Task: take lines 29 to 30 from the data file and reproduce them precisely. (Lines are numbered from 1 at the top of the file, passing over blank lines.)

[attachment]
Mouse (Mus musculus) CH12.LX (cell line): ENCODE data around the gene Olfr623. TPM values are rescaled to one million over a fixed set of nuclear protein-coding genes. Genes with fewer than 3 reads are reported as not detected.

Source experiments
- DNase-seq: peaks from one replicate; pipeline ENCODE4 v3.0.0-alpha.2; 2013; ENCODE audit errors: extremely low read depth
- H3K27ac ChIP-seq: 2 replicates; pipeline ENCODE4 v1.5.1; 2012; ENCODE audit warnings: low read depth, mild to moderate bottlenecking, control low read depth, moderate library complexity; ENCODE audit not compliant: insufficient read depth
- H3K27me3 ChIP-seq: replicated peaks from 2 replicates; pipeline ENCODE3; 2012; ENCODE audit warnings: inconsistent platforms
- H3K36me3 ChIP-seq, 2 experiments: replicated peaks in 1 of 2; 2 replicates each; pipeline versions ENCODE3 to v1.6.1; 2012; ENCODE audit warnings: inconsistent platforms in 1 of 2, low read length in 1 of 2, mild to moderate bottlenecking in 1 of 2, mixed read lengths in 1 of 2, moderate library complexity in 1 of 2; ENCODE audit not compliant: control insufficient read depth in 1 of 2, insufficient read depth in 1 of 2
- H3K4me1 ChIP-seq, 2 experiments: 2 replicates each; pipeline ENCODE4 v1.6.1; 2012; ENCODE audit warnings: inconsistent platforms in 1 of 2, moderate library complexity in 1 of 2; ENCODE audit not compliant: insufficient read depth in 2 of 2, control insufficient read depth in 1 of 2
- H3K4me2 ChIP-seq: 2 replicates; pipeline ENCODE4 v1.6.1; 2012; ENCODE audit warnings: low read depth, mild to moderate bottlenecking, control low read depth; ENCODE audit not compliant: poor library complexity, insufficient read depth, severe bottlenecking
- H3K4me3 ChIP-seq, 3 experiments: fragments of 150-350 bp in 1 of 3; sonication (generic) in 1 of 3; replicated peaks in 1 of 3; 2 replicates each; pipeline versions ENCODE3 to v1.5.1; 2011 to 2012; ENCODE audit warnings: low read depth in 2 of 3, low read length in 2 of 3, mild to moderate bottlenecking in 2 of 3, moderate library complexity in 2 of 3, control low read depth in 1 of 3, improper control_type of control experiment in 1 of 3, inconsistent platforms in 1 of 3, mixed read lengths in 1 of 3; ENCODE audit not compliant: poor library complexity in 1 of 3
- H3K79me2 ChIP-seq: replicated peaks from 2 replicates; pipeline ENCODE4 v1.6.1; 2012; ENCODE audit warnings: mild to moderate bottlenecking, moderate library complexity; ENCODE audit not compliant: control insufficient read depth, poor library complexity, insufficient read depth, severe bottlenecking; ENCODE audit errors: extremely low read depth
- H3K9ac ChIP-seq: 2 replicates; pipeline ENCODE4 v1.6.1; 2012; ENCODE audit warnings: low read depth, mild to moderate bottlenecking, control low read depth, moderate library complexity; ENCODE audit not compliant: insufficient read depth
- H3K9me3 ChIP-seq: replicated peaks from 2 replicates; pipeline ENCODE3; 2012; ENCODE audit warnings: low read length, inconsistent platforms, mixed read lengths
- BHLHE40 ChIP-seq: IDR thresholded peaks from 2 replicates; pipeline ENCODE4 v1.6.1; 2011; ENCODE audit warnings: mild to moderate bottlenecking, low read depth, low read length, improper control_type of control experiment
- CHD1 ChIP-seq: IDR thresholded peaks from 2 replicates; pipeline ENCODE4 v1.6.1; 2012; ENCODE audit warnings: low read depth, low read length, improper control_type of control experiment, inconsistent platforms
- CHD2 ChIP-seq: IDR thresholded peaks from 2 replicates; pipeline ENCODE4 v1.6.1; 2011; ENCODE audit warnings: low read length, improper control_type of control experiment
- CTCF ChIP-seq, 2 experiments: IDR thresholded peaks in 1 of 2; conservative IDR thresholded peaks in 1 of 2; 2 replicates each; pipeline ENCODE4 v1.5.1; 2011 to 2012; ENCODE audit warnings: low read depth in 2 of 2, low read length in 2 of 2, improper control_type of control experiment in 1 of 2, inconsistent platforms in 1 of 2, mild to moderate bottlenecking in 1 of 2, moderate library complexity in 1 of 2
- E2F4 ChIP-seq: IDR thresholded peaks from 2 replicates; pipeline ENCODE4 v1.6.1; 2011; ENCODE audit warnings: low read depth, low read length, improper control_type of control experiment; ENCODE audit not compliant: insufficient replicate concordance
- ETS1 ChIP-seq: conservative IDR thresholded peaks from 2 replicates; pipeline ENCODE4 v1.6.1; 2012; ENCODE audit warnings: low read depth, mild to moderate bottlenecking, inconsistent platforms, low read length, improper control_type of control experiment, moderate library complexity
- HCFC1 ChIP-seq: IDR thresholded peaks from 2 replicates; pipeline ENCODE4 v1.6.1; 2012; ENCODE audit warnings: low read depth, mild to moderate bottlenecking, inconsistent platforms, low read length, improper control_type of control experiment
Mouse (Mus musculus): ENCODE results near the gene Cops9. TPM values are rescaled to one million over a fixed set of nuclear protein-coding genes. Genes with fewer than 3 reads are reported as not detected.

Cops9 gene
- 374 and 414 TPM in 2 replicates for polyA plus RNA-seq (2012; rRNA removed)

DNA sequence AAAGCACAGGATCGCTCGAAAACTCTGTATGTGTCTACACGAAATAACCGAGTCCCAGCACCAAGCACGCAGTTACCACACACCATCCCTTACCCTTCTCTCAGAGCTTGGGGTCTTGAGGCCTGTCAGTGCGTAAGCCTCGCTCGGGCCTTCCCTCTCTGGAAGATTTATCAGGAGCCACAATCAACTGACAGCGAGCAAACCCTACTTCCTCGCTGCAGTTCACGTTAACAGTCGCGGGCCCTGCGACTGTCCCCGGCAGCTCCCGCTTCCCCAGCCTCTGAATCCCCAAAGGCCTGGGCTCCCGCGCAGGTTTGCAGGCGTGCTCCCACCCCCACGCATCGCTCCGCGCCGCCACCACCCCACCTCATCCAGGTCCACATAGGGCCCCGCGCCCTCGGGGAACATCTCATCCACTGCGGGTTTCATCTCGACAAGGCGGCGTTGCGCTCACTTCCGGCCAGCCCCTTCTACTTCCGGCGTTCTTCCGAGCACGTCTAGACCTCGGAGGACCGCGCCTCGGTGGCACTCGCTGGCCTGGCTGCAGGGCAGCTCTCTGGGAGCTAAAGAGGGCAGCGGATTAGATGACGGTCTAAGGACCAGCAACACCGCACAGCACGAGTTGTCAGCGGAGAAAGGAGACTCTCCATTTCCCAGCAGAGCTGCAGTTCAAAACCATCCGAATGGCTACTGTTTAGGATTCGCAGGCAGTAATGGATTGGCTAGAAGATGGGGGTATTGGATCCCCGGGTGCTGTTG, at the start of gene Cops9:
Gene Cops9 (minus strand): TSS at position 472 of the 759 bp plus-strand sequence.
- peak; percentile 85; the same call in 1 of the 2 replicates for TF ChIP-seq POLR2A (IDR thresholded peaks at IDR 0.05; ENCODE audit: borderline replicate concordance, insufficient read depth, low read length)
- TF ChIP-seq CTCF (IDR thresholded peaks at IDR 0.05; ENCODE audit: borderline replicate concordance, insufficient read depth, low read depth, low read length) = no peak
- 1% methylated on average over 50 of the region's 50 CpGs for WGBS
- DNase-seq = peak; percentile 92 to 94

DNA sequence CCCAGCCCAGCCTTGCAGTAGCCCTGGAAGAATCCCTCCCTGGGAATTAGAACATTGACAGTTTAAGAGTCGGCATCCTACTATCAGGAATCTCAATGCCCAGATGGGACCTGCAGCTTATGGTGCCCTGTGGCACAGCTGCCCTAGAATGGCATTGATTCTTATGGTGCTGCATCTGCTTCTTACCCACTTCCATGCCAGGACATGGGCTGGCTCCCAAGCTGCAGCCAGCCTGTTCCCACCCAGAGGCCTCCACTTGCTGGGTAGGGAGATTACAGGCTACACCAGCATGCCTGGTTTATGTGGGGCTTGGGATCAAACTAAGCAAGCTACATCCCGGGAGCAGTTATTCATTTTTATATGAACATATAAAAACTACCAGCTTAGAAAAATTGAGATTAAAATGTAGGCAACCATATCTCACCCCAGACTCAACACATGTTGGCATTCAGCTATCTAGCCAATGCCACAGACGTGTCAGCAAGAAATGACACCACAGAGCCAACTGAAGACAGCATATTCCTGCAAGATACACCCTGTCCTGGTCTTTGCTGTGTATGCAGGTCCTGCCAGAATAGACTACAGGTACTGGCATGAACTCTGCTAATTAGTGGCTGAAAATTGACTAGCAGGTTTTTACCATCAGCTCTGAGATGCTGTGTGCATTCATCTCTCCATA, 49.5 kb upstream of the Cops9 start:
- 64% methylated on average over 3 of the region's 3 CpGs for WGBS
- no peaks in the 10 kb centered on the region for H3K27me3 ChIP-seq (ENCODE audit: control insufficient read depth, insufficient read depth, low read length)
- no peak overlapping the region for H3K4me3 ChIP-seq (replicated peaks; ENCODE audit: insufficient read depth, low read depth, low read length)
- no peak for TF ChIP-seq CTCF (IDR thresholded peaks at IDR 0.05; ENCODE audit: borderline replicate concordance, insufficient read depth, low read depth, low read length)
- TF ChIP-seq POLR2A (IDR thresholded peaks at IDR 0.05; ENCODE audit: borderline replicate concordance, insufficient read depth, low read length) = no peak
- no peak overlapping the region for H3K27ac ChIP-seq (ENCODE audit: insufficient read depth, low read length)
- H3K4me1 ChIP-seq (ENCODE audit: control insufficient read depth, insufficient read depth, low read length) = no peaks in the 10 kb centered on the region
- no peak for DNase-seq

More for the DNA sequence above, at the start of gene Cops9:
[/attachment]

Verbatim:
DNA sequence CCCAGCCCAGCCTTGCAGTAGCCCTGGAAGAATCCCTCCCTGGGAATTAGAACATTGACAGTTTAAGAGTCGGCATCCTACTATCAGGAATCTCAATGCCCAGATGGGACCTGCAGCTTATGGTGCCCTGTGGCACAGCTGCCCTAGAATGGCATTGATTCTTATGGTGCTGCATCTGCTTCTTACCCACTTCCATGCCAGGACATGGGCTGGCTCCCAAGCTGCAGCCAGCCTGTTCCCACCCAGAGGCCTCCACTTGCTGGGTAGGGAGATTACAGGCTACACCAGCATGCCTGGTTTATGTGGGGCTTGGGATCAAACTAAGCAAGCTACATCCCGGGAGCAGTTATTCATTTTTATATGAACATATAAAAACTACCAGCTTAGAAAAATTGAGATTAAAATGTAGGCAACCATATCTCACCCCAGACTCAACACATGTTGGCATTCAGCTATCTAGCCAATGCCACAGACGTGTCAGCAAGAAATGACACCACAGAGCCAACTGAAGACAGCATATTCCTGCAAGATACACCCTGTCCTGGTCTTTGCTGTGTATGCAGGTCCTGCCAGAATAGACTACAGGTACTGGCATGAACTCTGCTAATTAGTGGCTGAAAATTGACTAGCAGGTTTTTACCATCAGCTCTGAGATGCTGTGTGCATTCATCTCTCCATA, 49.5 kb upstream of the Cops9 start:
- 64% methylated on average over 3 of the region's 3 CpGs for WGBS